The Paul Keating Labor government made some investments. During the John Howard Liberal government’s years, there were ups and downs. The Kevin Rudd/Julia Gillard Labor governments were mostly up. And in Tony Abbott’s Liberal government, the graph suggests that it was mostly down with science.
Over the past decade, there have been some minor changes in funding to various areas, although energy has received the greatest proportional increase.
This pie chart reminds us that the higher education sector is a major provider of research and is highly dependent on government funding. It also tells us that business also conducts a great deal of research.
But, sadly, one must remember that funding is effectively being shifted from one domain to another, and it has seldom been the case that significantly new commitments are made. The balance of red and blue shows how one hand gives while the other takes funding away.
This is remarkable, given that the ARC funds all disciplines, including sciences, humanities and social sciences, while the NHMRC essentially focuses on human biology and health.
This graphic also highlights the lack of any sustained funding strategy. The only clear trend is that the investment in the ARC has gradually declined and the NHMRC has grown.
This, in part, reflects the undeniable importance of health research. But it is also indicative of effective and coherent organisation and communication by health researchers. This has been more difficult to achieve in the ARC space with researchers coming from a vast array of disciplines.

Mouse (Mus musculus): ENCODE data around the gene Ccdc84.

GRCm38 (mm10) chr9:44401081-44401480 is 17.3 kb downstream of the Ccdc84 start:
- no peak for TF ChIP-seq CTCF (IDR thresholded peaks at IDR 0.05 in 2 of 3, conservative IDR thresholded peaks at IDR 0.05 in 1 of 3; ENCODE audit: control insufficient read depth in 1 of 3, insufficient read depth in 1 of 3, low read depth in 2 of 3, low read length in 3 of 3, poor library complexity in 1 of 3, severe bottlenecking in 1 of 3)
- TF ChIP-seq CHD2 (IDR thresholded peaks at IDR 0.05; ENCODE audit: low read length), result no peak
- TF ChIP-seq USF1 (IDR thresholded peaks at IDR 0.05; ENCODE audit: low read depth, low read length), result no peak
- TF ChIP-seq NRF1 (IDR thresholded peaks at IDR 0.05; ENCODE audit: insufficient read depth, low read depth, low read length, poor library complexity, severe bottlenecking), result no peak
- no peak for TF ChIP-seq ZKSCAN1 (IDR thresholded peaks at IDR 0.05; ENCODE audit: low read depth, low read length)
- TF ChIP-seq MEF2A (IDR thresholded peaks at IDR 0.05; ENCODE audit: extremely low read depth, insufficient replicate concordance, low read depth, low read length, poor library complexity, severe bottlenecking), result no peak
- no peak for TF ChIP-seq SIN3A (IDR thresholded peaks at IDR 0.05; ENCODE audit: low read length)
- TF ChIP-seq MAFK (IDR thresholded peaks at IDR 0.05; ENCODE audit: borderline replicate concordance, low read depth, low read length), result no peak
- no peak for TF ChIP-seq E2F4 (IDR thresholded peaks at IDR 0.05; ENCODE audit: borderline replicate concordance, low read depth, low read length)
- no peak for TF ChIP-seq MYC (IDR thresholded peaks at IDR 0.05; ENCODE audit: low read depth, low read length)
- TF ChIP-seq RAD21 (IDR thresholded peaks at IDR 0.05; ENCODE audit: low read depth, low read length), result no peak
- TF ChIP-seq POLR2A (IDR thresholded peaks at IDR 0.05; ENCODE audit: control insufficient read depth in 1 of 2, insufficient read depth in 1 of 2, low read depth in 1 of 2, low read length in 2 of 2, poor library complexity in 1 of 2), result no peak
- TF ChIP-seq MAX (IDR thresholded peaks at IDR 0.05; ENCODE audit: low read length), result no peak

Featured image above: Plume Labs use pigeons to monitor air quality in London. Credit: Plume Labs
Optimising highway networks, mapping crime hotspots and producing virtual reality sporting experiences based on real-life games: these are just a few of the exciting outcomes that new businesses are now achieving with complex data analysis. More and more startups are using readily available data to create products and services that are game changers for their industries.
Big data, for example, is what lies behind Uber’s huge success as a taxi alternative; the company optimises processes by using data analysis to predict peak times, journey time and likely destinations of passengers. Many other companies are now using data to produce technology-based solutions for a range of issues and even designing new ways to collect data.
A weather station and umbrella all in one
Wezzoo, a Paris-based start-up company, has designed a smart umbrella that tells users when it’s going to rain. The ‘oombrella’, as it’s been dubbed, is strikingly iridescent, sturdy in design, and presents a data-based solution to staying dry. It will send a notification to a smart phone 15 minutes before predicted rain and also send a reminder when it’s been left behind on a rainy day.
The oombrella itself is also a mobile weather station, able to detect temperature, atmospheric pressure, light and humidity. “Each oombrella will collect data and share it with the community to make hyperlocal weather data more accurate,” says the company.